Given that the protests were directly inspired by police killing Black people with apparent impunity, the protesters have shown extraordinary courage and social responsibility in besieging police stations. These protests are unplanned, but they are not anti-social. The media can fixate on acts like looting. That can create a misleading impression that the rioters are individualistic, selfish, and just looking out for a chance to break stuff and take things. But anyone who watches any of the hundreds of hours-long livestreamed broadcasts circulating on social media will see the truth. The riots are remarkable for the friendly camaraderie and maturity shown by the participants. From late night until dawn, the streets have been taken over by an ever-evolving community of people who are trying to transform their cities from racially segregated sites of oppression into free and open sites of resistance and collaboration.

I spent hours watching a livestream from Minneapolis that ran until 5:00 am local time. The rioters were calm, happy and friendly. They sat down together on the street to watch police buildings burn. They pulled up on bikes to ask each other for news and offer each other drinks. They swapped jokes and stories. They weren’t scared of each other. Why would they be? For most people, the streets were probably safer than they’d usually be at that time of night. This was not a crazed outbreak of sociopathic violence: it was a collective uprising targeting, in the main, very specific symbols of oppression.

“The violence is planned, organised, and driven by anarchic and far left extremist groups using Antifa-like tactics”, according to U.S. attorney-general William Barr. That’s a reassuring lie, both for anarchist sects who think that their conspiratorial black-bloc style adventures have anything in common with a mass uprising, and for the right-wingers who’d like to think that the uprising is a conspiracy that can be uprooted with a few targeted arrests. But the reality is obvious: this is a mass movement of the oppressed. The U.S. ruling class, the political elite and the “progressive” bureaucracies that try to keep social discontent within peaceful and legal methods are faced with an inconvenient truth: ordinary people want to burn cops out of their lairs in the pursuit of a just society.

What next? Peaceful mass marches are symbolic, and so are riots. Burning down the cop shop shows what you want–but the flames themselves can’t deliver it. Neither the police nor the system they protect can be beaten in the long run by spontaneous rebellions or property damage. As a famous aphorism of the left reminds us, “you can’t burn down a social relation”. These riots, and their symbolic destruction of police property, are important because they pose the question of how to deal with the U.S. state–not because they answer it. But just as a well-timed rock through a window can trigger a riot, a well-timed riot can inspire broader and deeper upheaval. Riots can spread and radicalise social movements.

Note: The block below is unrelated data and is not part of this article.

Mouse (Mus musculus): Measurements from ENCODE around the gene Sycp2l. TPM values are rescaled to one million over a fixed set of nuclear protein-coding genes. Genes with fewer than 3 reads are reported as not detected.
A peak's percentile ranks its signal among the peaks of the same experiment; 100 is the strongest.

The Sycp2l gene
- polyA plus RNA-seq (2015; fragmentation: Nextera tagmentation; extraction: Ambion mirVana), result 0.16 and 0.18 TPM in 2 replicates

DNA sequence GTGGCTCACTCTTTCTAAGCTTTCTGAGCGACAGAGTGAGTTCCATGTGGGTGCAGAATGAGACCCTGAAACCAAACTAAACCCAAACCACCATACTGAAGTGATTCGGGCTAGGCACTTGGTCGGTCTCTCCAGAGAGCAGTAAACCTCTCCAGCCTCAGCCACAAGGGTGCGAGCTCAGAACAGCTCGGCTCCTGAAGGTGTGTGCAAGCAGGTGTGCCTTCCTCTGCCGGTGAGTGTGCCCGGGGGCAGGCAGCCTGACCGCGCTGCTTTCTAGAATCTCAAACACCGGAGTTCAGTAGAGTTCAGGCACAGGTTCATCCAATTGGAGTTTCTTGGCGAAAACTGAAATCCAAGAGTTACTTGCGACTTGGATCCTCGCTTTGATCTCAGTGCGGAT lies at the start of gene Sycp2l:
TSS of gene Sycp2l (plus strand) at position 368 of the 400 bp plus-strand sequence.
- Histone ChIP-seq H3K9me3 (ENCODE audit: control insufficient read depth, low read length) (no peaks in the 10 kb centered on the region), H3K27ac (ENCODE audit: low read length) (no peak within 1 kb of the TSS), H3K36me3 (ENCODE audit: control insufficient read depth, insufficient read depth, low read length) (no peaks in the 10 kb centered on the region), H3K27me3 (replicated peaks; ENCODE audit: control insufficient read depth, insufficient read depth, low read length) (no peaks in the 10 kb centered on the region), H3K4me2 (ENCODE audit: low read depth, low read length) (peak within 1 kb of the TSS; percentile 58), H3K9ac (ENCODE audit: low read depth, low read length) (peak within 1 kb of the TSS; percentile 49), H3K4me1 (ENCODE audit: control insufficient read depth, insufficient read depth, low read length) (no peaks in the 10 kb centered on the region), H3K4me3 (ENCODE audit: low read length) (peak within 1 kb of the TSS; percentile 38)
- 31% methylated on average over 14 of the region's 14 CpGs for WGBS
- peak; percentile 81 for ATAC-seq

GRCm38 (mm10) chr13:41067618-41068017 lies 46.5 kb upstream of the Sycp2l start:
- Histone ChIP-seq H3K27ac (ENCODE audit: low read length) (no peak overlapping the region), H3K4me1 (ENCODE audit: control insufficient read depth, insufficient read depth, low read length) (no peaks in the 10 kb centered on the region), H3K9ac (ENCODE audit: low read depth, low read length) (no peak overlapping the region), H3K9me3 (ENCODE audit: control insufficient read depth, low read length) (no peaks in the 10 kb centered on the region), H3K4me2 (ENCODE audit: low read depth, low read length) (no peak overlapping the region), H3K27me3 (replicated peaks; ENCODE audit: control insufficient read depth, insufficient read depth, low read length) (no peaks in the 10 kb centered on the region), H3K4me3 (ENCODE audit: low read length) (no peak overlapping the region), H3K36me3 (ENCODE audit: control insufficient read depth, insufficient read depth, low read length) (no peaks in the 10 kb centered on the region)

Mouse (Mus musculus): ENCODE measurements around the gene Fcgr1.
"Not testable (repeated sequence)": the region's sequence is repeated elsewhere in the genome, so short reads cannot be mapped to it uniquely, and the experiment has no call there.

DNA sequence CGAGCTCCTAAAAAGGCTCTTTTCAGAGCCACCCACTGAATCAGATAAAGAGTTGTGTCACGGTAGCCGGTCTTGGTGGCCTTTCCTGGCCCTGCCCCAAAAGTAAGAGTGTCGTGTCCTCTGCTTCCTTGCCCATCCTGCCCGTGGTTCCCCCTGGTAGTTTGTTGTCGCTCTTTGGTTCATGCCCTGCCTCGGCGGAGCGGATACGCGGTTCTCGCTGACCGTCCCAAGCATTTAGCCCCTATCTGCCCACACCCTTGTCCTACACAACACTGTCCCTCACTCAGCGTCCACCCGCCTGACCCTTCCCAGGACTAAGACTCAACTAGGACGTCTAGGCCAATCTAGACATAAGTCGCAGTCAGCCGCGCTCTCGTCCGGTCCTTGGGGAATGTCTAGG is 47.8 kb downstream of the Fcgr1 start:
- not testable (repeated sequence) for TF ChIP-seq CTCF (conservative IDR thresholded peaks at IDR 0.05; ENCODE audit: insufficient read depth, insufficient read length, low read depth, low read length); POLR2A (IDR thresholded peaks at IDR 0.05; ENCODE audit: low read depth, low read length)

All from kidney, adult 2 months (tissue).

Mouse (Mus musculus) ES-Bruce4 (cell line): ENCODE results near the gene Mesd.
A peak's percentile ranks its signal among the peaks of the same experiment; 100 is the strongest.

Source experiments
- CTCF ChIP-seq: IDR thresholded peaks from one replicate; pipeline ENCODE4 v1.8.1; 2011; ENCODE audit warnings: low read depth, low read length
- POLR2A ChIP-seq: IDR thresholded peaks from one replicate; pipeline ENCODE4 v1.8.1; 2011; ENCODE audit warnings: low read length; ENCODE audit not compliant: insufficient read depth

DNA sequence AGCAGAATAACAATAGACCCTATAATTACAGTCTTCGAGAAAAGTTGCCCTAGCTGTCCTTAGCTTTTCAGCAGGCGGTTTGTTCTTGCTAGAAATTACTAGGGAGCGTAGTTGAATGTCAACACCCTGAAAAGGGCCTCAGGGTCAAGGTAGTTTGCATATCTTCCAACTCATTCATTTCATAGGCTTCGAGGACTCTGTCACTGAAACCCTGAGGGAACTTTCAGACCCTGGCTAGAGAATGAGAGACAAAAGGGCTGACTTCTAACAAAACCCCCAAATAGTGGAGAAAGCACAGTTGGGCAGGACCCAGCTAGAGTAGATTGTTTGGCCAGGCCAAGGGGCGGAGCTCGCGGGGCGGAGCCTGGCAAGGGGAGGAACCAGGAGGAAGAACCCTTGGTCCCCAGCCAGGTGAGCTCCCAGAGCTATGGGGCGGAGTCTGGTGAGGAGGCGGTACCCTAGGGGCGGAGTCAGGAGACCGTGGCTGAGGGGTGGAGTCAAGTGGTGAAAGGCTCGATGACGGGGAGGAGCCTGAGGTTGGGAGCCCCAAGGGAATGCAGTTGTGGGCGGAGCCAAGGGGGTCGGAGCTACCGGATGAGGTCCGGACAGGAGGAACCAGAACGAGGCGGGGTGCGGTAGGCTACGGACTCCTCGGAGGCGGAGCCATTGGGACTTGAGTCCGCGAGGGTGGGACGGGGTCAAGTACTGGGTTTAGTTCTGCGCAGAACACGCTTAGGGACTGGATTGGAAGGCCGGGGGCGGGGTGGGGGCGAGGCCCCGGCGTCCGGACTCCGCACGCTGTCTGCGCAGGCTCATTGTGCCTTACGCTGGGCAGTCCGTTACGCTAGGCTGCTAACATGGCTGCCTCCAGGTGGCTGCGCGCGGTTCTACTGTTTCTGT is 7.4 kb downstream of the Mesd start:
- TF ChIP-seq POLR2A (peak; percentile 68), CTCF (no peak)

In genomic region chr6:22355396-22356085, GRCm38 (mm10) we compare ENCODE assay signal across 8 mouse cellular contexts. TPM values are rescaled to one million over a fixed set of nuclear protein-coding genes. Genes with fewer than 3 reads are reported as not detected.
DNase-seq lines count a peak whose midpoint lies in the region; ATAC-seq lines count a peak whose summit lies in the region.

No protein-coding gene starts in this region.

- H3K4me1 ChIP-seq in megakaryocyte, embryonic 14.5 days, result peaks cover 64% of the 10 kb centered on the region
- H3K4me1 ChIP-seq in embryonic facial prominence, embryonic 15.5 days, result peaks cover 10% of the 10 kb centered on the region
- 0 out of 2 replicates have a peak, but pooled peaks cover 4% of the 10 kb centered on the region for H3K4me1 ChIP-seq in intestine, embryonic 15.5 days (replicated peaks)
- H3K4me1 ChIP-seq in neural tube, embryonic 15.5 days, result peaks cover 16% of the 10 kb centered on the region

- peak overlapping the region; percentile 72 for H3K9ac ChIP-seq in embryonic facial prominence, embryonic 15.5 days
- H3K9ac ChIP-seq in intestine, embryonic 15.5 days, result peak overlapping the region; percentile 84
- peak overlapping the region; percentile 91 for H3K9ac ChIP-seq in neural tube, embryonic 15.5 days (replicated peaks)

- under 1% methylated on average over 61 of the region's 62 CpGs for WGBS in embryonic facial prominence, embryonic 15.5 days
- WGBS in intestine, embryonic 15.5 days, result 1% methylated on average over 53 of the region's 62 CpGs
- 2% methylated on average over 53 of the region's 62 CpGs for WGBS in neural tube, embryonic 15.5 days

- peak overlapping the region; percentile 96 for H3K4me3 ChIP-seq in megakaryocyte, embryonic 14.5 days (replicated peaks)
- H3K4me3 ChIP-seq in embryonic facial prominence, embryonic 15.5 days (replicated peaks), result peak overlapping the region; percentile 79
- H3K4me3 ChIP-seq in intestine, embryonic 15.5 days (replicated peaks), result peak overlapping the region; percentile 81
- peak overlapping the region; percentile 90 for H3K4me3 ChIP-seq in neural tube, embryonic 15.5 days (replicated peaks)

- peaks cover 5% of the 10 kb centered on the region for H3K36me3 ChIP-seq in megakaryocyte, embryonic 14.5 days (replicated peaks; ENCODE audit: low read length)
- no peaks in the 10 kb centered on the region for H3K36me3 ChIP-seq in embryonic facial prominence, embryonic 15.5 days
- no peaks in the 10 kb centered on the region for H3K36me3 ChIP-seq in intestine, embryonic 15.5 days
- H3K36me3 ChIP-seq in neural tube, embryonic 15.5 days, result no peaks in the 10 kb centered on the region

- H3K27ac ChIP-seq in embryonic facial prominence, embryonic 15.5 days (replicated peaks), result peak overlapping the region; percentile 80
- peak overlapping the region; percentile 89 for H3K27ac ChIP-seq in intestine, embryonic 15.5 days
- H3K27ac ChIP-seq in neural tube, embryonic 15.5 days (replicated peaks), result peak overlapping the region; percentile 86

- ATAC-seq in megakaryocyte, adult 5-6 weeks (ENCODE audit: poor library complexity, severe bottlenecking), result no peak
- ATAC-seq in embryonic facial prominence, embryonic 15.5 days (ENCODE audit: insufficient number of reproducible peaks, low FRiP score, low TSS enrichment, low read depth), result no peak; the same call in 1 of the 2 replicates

When U.S. cities were consumed by riots in the mid-1960s, the movement for Black civil rights was pushed in a revolutionary direction. When, in 1968, French students spent a night fighting cops in the streets, they sparked the biggest general strike in history–millions of young workers were inspired to match and then exceed the defiance of the students. And two years ago, in France again, the street-fighting Yellow Vests movement spent weeks engaging in mass urban combat with the police. That helped to inspire a revival of rank-and-file left-wing trade unionism, led by workers who wished their organisations would fight that hard.

Hong Kong’s heroic youth movement helped inspire a wave of global protests by showing the world how to combine street combat with mass protests: how to mix courage and daring and hatred of the police, with collectivity and cooperation in the struggle for a better world. Already, the “essential workers” of the U.S. have acted in solidarity with the rioters: some bus drivers, one of the sections of the working class most exposed to the dangers of COVID-19, refused to transport arrested protesters to jail.

We wrote in March that the coronavirus was born into a world “ready to explode”: a world in which political traditions were disintegrating, waves of rebellion were growing, and an attempted revival of reformism seemed to have reached its limits, leaving a generation to seek other political frameworks in which to achieve the dream of social equality.

The explosion is here, in the world’s most influential and powerful country. As we learned throughout 2019, movements like these can inspire imitators around the world. A modern international socialist movement will have to take the fighting spirit and fearlessness of the rioters into the warehouses, bus depots and abattoirs of the “essential workers”. Thank you, rioters: you’ve provided new role models in the global crisis.